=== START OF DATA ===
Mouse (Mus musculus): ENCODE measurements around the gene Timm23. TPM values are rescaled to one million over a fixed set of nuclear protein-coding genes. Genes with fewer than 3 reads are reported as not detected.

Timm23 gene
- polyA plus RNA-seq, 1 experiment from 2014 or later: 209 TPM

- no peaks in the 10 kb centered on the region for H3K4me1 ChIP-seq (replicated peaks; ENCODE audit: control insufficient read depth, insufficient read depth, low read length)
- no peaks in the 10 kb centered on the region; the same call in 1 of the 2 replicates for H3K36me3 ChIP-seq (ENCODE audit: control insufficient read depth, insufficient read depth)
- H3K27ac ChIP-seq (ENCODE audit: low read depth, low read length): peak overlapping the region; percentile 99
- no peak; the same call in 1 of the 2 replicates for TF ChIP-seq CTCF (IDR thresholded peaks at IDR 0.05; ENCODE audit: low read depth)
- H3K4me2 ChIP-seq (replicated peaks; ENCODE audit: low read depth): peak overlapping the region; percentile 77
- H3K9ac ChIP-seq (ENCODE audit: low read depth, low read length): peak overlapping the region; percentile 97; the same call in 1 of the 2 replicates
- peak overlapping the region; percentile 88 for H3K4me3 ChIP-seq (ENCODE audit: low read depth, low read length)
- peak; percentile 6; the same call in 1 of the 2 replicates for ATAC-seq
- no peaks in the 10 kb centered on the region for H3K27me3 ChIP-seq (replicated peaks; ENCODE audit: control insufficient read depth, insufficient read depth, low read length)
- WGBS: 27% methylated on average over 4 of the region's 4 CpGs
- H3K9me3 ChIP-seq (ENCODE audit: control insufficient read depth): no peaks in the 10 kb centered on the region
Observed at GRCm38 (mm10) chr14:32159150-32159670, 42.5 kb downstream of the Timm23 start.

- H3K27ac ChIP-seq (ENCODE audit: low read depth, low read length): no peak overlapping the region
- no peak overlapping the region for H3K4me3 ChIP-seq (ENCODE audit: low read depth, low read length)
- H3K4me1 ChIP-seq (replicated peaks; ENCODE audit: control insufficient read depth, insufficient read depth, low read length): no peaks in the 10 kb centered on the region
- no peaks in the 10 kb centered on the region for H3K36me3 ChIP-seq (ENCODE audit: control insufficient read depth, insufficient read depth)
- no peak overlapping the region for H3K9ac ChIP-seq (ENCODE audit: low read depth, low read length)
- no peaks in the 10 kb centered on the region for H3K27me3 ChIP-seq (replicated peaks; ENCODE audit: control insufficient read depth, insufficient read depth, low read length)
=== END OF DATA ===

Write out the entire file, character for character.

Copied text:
Mouse (Mus musculus): ENCODE measurements around the gene Timm23. TPM values are rescaled to one million over a fixed set of nuclear protein-coding genes. Genes with fewer than 3 reads are reported as not detected.

Timm23 gene
- polyA plus RNA-seq, 1 experiment from 2014 or later: 209 TPM

- no peaks in the 10 kb centered on the region for H3K4me1 ChIP-seq (replicated peaks; ENCODE audit: control insufficient read depth, insufficient read depth, low read length)
- no peaks in the 10 kb centered on the region; the same call in 1 of the 2 replicates for H3K36me3 ChIP-seq (ENCODE audit: control insufficient read depth, insufficient read depth)
- H3K27ac ChIP-seq (ENCODE audit: low read depth, low read length): peak overlapping the region; percentile 99
- no peak; the same call in 1 of the 2 replicates for TF ChIP-seq CTCF (IDR thresholded peaks at IDR 0.05; ENCODE audit: low read depth)
- H3K4me2 ChIP-seq (replicated peaks; ENCODE audit: low read depth): peak overlapping the region; percentile 77
- H3K9ac ChIP-seq (ENCODE audit: low read depth, low read length): peak overlapping the region; percentile 97; the same call in 1 of the 2 replicates
- peak overlapping the region; percentile 88 for H3K4me3 ChIP-seq (ENCODE audit: low read depth, low read length)
- peak; percentile 6; the same call in 1 of the 2 replicates for ATAC-seq
- no peaks in the 10 kb centered on the region for H3K27me3 ChIP-seq (replicated peaks; ENCODE audit: control insufficient read depth, insufficient read depth, low read length)
- WGBS: 27% methylated on average over 4 of the region's 4 CpGs
- H3K9me3 ChIP-seq (ENCODE audit: control insufficient read depth): no peaks in the 10 kb centered on the region
Observed at GRCm38 (mm10) chr14:32159150-32159670, 42.5 kb downstream of the Timm23 start.

- H3K27ac ChIP-seq (ENCODE audit: low read depth, low read length): no peak overlapping the region
- no peak overlapping the region for H3K4me3 ChIP-seq (ENCODE audit: low read depth, low read length)
- H3K4me1 ChIP-seq (replicated peaks; ENCODE audit: control insufficient read depth, insufficient read depth, low read length): no peaks in the 10 kb centered on the region
- no peaks in the 10 kb centered on the region for H3K36me3 ChIP-seq (ENCODE audit: control insufficient read depth, insufficient read depth)
- no peak overlapping the region for H3K9ac ChIP-seq (ENCODE audit: low read depth, low read length)
- no peaks in the 10 kb centered on the region for H3K27me3 ChIP-seq (replicated peaks; ENCODE audit: control insufficient read depth, insufficient read depth, low read length)